Talk to your manager. Your manager probably knows quite a lot about the dynamics of your team, which makes them a good person to look to for advice. They may also be able to talk directly to the colleague in question if you feel uncomfortable or unsafe doing so yourself. Finally, your manager will be able to help you figure out how to ensure that any conflict with a colleague doesn’t interfere with your work.
Talk to a member of the people and culture team. People and culture team members are happy to talk to you in person or remotely about the problem and help figure out what steps to take. Members of the people and culture team are good at listening to concerns about small violations, but they’ll also be able to help out in situations where more drastic action needs to be taken. In all cases, the people and culture team will make every effort to stay in clear communication with anyone who reports a problem, maintaining confidentiality whenever possible. Depending on the severity and urgency of a particular issue, the member of the people and culture team you’ve spoken to may need to escalate a report to include others on the people and culture team, or to include managers or our legal team. Where this is necessary, you can expect to be kept in the loop about the progress of your report.
Taking care of each other
Sometimes, you’ll be a witness to something that seems like it isn’t aligned with our values. Err on the side of caring for your colleagues in situations like these. Even if an incident seems minor, reach out to the person impacted by it to check in. In certain situations, it may even be helpful to speak directly to the person who has violated the code of conduct, a manager, or a member of the people and culture team directly to voice your concerns.
If you want to speak to a person impacted by an incident or to the person who has violated the code of conduct, but you’re unsure of how to navigate these interactions, try reaching out to a member of the people and culture team—these conversations are tricky, and the people and culture team can help you figure out how best to approach them.
Committing to improvement
We understand that none of us are perfect: It’s expected that all of us, regardless of our backgrounds, will from time to time fail to live up to our very high standards. What matters isn’t having a perfect track record, but owning up to your mistakes and making a clear and persistent effort to improve. If you are approached as having (consciously or otherwise) acted in a way that might make your colleagues feel unwelcome, refrain from being defensive; remember that if someone calls you out, it likely took a great deal of courage for them to do so. The best way to respect that courage is to acknowledge your mistake, apologize, and move on—with a renewed commitment to do better.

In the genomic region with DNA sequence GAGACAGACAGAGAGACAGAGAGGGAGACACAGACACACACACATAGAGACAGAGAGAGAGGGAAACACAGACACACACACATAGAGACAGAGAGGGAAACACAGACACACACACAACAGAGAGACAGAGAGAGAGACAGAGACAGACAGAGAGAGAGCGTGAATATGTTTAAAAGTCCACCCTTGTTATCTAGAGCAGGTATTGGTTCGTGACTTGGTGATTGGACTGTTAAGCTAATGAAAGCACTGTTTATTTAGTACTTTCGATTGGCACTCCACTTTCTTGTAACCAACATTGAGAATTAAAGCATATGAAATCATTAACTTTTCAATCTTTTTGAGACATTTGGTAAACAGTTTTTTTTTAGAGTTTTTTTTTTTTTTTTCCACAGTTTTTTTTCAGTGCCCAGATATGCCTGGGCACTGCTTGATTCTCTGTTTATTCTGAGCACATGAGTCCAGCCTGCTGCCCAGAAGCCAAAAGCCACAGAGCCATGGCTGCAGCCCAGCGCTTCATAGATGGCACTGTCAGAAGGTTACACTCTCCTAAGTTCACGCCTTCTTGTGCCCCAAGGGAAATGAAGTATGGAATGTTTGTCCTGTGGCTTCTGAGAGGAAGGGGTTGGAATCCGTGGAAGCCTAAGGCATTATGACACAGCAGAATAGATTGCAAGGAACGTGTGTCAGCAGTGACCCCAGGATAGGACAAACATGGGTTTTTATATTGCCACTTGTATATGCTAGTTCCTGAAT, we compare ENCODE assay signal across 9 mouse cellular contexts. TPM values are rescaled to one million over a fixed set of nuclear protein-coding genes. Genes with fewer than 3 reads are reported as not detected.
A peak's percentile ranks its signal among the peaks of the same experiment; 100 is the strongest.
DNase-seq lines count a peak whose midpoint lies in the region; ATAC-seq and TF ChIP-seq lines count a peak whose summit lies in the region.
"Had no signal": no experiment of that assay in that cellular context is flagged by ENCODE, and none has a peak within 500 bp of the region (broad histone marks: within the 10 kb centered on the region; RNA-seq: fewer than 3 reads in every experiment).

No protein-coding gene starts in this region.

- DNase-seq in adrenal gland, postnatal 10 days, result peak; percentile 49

That said, repeated or severe violations of this code can and will be addressed by the people and culture team, and can lead to disciplinary actions, including termination.
Members of the dasher group are invited to contribute to this code of conduct in one of two ways: either by filing an issue to raise a concern or share feedback, or by opening a pull request with suggested changes. If you have a question or suggestion for evolving the policies, file an issue outlining your suggestion, providing as much context as you can. If you’ve spotted a typo, discriminatory language, or any other change which could be more expediently handled via a commit, go ahead and open a pull request.
You may speak privately about a proposed change to your manager or a member of the product leadership team before raising it here, if you like.
Team members are expected to watch this repo and are invited to contribute to discussions around changes. Note, of course, that contributions to the code and discussions around it are themselves governed by the rules of the code.
All changes and suggestions will be vetted by the core Dasher team.
In creating this code of conduct, we have lifted in large part the Vox Code of conduct. They in part were inspired by the SRCCON code of conduct, the Recurse Center User’s Manual, and guidelines from the Ada Initiative.
This code of conduct is released under an Attribution CC BY license.